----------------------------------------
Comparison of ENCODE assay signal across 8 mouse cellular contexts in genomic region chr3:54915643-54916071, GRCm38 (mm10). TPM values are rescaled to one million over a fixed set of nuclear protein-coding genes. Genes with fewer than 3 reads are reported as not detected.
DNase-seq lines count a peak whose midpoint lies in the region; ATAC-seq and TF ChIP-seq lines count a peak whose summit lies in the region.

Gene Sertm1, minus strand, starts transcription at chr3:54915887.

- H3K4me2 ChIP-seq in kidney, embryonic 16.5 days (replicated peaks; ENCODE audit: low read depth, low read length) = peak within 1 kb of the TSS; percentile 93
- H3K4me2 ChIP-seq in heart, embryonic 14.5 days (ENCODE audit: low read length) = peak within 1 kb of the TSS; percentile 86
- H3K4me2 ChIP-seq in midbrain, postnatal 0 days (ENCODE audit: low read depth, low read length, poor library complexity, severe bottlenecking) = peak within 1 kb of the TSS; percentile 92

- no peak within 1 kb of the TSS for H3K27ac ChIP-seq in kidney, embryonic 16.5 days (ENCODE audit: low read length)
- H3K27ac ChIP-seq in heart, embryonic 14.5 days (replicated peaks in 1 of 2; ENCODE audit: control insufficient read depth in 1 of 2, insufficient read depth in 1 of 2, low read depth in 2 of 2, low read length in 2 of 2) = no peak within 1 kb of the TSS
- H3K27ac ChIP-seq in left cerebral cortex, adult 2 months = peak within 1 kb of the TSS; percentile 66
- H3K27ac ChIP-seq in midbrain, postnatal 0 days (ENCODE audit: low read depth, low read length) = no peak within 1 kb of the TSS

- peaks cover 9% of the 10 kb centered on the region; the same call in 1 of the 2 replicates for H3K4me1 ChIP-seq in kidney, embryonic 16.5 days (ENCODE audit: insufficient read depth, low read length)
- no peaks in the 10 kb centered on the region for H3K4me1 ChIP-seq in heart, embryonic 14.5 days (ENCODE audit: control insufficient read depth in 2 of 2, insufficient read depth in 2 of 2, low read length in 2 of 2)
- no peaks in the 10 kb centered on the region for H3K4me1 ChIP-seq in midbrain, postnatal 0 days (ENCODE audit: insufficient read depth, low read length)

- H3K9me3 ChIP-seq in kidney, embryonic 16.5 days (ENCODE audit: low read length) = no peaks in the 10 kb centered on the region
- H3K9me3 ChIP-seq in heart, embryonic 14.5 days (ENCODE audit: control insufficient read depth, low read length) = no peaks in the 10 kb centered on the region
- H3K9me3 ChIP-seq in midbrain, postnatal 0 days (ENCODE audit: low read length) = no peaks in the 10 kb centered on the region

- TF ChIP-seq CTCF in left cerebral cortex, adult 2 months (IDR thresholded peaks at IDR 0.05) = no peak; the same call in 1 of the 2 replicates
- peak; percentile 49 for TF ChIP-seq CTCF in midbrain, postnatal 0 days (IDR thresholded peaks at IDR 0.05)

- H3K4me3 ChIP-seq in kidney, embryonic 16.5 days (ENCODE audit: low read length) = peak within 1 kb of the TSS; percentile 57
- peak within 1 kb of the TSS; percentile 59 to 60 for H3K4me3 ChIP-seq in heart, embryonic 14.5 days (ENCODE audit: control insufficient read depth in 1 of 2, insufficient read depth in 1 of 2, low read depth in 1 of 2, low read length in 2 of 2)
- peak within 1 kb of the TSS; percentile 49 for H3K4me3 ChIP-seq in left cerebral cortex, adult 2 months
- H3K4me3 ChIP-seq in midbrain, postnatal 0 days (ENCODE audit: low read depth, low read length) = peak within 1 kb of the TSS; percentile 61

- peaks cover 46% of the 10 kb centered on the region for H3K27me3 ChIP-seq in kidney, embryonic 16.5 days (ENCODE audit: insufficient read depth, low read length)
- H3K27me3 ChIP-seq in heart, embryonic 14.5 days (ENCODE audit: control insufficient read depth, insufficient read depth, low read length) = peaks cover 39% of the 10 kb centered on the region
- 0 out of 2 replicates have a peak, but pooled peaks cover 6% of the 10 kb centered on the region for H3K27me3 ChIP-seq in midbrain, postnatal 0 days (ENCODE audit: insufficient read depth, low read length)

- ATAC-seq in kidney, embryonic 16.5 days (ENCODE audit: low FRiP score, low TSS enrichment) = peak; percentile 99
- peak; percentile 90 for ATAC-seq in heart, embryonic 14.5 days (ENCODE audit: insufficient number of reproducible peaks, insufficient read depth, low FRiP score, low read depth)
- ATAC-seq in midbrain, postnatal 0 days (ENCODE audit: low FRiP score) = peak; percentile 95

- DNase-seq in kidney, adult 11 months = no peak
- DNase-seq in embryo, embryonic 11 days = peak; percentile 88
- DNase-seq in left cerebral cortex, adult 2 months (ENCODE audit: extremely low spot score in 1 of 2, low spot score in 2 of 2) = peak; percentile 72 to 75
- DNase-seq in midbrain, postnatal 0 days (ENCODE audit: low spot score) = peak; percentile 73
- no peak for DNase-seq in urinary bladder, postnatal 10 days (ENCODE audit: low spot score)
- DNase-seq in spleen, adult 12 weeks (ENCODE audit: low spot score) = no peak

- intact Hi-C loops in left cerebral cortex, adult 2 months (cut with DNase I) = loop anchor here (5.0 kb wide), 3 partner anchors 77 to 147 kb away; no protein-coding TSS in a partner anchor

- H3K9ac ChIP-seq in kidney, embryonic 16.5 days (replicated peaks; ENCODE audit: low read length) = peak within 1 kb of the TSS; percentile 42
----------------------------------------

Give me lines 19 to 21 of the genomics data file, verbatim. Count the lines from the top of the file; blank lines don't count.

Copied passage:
- H3K4me3 ChIP-seq in kidney, embryonic 16.5 days (ENCODE audit: low read length) = peak within 1 kb of the TSS; percentile 57
- peak within 1 kb of the TSS; percentile 59 to 60 for H3K4me3 ChIP-seq in heart, embryonic 14.5 days (ENCODE audit: control insufficient read depth in 1 of 2, insufficient read depth in 1 of 2, low read depth in 1 of 2, low read length in 2 of 2)
- peak within 1 kb of the TSS; percentile 49 for H3K4me3 ChIP-seq in left cerebral cortex, adult 2 months